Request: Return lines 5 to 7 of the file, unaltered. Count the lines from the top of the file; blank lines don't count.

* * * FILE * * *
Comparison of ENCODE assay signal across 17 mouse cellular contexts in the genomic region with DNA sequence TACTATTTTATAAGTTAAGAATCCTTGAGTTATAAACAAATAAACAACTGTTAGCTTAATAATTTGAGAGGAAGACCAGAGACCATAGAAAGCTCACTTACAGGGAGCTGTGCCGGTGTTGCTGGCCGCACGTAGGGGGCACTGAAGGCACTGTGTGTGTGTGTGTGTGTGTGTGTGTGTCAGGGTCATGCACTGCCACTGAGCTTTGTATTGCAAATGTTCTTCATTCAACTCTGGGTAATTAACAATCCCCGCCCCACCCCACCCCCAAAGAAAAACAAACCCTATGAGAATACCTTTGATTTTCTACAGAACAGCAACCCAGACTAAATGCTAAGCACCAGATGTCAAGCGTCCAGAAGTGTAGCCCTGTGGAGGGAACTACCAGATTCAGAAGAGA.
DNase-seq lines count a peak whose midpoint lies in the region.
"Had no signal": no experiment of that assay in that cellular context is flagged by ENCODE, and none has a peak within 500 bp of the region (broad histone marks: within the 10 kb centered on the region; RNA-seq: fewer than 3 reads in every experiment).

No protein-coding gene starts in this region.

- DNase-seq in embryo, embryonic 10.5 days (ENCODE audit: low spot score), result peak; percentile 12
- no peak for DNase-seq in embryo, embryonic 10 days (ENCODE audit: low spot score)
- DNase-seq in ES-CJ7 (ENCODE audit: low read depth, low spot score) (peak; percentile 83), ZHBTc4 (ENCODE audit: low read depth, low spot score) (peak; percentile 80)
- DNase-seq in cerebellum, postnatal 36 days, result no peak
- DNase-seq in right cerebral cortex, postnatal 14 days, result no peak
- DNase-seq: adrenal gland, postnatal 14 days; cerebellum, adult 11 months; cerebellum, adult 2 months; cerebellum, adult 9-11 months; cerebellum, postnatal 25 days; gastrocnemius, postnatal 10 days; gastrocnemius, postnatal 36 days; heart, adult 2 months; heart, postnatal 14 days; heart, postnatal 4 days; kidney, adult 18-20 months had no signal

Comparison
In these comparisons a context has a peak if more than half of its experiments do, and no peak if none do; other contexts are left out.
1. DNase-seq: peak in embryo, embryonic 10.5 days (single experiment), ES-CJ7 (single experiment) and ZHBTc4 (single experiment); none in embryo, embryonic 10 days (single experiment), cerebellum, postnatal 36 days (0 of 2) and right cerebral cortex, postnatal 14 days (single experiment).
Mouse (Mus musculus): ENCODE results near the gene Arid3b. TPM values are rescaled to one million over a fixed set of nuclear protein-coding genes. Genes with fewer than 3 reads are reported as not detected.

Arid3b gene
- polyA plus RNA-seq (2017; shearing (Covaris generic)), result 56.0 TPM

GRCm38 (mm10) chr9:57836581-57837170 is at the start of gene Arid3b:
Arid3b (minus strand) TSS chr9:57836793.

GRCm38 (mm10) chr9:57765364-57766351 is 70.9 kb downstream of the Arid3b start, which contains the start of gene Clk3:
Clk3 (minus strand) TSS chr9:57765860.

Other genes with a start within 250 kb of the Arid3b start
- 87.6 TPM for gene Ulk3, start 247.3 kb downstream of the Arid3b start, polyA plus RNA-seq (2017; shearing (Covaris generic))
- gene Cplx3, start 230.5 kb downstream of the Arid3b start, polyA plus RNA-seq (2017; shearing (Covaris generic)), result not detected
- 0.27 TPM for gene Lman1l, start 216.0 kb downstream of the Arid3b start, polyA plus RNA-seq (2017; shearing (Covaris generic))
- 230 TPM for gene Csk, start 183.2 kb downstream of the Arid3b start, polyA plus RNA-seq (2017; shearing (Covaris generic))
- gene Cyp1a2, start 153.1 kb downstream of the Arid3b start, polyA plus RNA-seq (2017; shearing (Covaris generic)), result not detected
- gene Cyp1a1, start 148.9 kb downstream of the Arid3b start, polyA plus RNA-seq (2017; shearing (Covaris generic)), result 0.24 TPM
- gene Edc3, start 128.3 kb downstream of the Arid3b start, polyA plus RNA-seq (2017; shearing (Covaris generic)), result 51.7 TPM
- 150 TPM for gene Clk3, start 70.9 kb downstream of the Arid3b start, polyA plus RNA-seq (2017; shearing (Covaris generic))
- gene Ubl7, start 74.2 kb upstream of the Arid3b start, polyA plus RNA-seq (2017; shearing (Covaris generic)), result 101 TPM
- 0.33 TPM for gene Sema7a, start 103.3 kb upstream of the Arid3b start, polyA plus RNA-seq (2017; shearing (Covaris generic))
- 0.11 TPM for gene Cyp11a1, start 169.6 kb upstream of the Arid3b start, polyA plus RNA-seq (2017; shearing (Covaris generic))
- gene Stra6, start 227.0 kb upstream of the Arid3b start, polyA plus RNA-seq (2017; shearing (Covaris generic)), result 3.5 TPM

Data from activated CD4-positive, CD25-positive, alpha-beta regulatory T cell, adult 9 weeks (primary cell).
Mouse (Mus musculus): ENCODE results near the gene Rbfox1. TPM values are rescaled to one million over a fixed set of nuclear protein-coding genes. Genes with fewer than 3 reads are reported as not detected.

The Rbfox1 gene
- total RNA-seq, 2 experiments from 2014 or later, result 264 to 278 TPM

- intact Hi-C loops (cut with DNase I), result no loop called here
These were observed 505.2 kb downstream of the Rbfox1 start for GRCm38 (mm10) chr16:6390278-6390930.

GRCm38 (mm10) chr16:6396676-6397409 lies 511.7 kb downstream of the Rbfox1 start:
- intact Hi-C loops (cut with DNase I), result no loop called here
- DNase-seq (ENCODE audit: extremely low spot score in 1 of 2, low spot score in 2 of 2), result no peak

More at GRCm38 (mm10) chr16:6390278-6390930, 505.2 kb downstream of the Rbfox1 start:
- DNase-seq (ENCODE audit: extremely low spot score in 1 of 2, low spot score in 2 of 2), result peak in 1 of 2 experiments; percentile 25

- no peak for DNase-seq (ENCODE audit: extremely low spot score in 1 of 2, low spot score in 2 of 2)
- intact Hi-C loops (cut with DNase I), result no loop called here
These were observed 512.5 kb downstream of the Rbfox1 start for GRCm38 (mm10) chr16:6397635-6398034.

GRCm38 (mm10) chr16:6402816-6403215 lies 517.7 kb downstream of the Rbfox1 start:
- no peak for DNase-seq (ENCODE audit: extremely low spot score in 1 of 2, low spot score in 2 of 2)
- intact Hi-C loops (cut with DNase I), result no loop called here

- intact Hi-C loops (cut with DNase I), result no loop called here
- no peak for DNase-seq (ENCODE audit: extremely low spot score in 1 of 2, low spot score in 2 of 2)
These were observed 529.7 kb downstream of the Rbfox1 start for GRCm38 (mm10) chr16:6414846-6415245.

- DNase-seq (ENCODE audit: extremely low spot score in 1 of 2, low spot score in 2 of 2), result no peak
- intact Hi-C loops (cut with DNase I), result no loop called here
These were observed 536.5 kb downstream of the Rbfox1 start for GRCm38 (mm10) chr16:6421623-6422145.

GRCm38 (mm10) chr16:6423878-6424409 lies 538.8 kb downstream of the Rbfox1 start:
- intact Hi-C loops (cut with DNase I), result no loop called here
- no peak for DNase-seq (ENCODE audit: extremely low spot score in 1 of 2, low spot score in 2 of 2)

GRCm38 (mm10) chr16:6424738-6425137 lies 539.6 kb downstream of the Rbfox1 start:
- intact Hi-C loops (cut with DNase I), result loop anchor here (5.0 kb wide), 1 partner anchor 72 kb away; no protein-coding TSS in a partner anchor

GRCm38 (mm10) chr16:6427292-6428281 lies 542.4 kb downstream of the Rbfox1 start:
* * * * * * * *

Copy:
- DNase-seq in embryo, embryonic 10.5 days (ENCODE audit: low spot score), result peak; percentile 12
- no peak for DNase-seq in embryo, embryonic 10 days (ENCODE audit: low spot score)
- DNase-seq in ES-CJ7 (ENCODE audit: low read depth, low spot score) (peak; percentile 83), ZHBTc4 (ENCODE audit: low read depth, low spot score) (peak; percentile 80)